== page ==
Asian Stocks End Mixed, Australia Sets New Record High
Asian markets finished the week mixed Friday with Australia setting a new record as the surge in oil and commodity prices boosted shares of resource producers. But Japanese stocks lost steam after yesterday's advance and finished the day weaker.
The U.S. dollar hovered near a record low as this week's string of poor U.S. economic reports showing a further deterioration in the housing market have reinforced expectations for further Federal Reserve interest rate cuts.
But hopes for looser monetary policy in the United States combined with signs of solid growth elsewhere have prompted investors to shift funds into stocks and commodities, with U.S. crude oil prices climbing back near a record peak of $83.90
A slew of economic reports in Japan showed consumer spending and industrial production were stronger than expected in August, while factory activity contracted at a slightly slower pace in September despite the credit market turmoil.
Tokyo's Nikkei 225 Average closed lower in thin trade, to end the first half of the fiscal year down 2.9%, as Mitsubishi Estate slipped after recent sharp gains. But Mitsubishi Motor shot up after it tripled its group operating profit forecast for the first half while Canon extended gains on news about a possible additional share buyback.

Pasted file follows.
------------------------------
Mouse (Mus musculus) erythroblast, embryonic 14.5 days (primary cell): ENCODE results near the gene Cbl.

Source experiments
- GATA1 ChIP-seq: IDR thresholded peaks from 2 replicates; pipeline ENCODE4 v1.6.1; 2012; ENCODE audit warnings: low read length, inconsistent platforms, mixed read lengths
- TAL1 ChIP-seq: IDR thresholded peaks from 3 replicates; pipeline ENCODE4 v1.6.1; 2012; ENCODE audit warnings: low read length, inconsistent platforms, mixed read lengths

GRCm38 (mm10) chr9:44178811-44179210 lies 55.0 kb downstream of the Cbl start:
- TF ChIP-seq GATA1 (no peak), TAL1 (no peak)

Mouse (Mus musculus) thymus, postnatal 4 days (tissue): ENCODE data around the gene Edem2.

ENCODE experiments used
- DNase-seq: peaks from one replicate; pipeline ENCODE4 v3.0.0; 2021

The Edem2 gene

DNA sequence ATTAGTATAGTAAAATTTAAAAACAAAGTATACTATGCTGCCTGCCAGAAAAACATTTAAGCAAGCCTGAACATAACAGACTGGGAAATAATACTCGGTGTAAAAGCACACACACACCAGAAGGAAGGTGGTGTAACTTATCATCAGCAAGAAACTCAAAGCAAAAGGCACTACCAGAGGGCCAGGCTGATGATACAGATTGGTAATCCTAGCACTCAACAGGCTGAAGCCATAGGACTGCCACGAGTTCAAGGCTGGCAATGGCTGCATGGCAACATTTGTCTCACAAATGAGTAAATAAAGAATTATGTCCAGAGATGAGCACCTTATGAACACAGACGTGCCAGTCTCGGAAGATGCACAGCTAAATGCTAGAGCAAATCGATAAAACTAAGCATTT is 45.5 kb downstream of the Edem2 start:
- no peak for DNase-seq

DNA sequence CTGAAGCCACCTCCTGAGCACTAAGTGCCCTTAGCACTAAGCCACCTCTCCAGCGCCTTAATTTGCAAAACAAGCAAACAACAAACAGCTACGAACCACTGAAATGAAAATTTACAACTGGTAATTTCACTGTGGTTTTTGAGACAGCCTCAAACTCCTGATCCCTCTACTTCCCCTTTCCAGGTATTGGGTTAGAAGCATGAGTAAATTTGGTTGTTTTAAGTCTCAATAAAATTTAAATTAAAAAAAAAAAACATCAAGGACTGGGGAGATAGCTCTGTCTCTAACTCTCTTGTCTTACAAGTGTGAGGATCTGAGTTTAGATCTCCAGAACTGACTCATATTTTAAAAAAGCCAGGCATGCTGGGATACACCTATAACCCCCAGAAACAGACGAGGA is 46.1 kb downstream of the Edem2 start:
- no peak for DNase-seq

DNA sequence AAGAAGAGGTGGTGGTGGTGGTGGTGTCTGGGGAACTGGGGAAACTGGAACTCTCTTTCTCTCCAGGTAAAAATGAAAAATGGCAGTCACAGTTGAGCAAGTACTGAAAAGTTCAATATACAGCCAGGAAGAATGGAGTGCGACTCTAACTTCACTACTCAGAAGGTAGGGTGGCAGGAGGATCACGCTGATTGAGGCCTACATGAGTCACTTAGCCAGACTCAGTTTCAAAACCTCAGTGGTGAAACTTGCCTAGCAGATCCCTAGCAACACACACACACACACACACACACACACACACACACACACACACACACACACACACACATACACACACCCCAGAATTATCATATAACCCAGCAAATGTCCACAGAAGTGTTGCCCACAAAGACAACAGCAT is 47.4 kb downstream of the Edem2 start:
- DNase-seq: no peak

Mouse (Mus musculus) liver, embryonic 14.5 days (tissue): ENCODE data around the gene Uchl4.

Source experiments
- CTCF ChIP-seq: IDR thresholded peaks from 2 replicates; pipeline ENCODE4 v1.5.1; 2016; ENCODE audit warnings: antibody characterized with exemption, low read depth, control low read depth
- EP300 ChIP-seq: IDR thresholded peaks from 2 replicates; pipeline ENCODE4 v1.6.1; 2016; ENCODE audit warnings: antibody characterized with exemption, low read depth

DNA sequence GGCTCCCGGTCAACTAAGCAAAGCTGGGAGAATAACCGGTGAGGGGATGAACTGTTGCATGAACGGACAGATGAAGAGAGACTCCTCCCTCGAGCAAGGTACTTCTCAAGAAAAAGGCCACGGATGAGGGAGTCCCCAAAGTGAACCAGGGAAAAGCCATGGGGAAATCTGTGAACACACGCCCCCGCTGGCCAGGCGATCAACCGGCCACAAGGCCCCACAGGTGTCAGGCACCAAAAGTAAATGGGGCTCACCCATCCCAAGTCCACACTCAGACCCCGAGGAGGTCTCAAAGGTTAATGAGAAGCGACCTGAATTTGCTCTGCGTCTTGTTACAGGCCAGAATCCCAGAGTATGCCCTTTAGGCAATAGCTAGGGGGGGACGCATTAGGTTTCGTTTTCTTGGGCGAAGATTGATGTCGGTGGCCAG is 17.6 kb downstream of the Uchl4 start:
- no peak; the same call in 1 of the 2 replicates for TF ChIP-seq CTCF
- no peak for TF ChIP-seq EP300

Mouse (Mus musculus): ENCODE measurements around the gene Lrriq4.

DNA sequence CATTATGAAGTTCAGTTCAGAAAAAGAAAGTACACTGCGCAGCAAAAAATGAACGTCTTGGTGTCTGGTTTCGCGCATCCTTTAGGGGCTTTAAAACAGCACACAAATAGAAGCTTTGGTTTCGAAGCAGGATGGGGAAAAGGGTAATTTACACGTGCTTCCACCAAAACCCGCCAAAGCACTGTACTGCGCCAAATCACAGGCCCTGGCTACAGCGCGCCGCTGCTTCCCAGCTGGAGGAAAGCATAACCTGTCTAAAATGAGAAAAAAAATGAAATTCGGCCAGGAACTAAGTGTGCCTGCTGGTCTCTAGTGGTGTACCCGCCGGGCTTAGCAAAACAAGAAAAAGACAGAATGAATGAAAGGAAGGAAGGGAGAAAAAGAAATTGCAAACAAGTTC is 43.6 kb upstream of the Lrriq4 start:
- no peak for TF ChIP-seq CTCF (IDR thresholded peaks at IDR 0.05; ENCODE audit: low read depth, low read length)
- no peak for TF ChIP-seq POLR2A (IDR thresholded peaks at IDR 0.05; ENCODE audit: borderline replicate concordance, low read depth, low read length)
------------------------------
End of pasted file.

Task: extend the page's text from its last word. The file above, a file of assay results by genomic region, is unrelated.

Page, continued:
South Korea's KOSPI ended flat as chipmakers rose on easing oversupply worries after Hynix Semiconductor's decision to stop selling in DRAM memory chip spot markets, but caution over record oil and a slowing U.S. economy also weighed.
Australia's S&P/ASX 200 Index rose 0.5% to set another record closing peak, as resource stocks such as BHP Billiton and Woodside Petroleum got a boost from strong metal and oil prices.
Hong Kong blue chips rose and China plays jumped 1.7% amid massive turnover, as investors snapped up commodity stocks on the back of high crude and metal prices and chased underplayed China power producers. Newcomer and Chinese property developer Sino-Ocean Land Holdings, the morning's most active stock, settled 43% higher.
Singapore's Straits Times Index ened 0.2% lower, but shares of China-based companies such as Synear Food and China Hongxing Sports gained after a launch of Chinese global stock fund led market speculation that these stocks will be candidates for other soon-to-be launched funds.
The Shanghai Composite Index was the best performer out of the Asian markets, finishing 2.6% higher, as a spectacular listing by China Oilfield Services and the return of funds that had been frozen by Shenhua Energy's huge IPO buoyed sentiment.